Montana Fish, Wildlife & Parks is proposing an administrative rule to codify the population objectives detailed in the conservation strategy for grizzly bears in the Northern Continental Divide Ecosystem.
The Fish and Wildlife Commission will vote on the proposed rule during their Aug. 9 meeting. If the proposed rule is approved by the commission, it will move into a public comment period by late August and ultimately go back to the commission for final approval in December.
“By proposing this administrative rule, we are committing to keeping a viable and healthy population of grizzly bears in the Northern Continental Divide Ecosystem,” said FWP director Martha Williams. “It’s an important step toward federal delisting of the bears, as well as an important piece for the future of grizzly bear conservation and management in Montana.”
The NCDE subcommittee of the Interagency Grizzly Bear Committee (IGBC) completed the conservation strategy (found here) earlier this summer. This document summarizes the commitments and coordinated efforts made by the state, tribal and federal agencies to manage and monitor the population and its habitat upon delisting.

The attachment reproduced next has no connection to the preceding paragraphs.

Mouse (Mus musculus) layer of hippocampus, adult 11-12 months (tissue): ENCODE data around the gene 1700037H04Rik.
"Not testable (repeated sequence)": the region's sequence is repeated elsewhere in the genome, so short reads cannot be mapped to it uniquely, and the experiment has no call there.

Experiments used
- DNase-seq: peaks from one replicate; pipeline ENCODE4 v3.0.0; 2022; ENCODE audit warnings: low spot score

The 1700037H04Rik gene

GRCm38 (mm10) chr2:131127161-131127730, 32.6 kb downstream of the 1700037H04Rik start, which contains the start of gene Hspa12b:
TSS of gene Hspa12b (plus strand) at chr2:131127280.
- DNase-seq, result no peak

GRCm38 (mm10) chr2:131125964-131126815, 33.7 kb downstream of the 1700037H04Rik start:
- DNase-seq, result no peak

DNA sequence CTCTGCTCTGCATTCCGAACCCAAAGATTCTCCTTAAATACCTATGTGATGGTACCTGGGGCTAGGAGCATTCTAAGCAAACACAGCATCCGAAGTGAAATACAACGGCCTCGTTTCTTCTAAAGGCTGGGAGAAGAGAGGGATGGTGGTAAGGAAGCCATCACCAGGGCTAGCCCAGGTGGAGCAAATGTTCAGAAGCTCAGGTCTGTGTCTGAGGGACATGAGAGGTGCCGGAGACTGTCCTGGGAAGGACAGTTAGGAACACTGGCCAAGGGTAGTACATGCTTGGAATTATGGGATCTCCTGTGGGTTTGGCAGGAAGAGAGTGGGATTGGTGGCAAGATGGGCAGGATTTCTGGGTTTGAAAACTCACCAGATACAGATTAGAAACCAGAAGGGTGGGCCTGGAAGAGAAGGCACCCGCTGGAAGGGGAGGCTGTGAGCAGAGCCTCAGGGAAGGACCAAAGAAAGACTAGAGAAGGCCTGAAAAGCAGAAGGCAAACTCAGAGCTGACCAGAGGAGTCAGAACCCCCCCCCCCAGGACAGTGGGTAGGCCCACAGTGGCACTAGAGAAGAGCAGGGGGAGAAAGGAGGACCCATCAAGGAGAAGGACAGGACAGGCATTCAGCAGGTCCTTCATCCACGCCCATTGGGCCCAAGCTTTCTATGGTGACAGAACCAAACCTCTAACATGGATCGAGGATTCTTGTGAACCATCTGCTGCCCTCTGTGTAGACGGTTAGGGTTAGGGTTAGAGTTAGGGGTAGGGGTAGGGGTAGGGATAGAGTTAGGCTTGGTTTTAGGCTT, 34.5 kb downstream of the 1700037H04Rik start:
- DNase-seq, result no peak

The conservation strategy identifies a demographic monitoring area (DMA) that is home to the core population of grizzly bears in the NCDE. The DMA is comprised of the primary conservation area (which includes Glacier National Park and parts of five national forests including the Bob Marshall Wilderness Complex), and an area identified as zone 1, which is a buffer zone outside the primary conservation area. The objective in this area, as detailed in the conservation strategy, is continual occupancy by grizzly bears, which will require maintaining good habitat conditions and adhering to population criteria.
FWP’s proposed administrative rule centers on Chapter 2 of the conservation strategy that details grizzly bear population objectives for the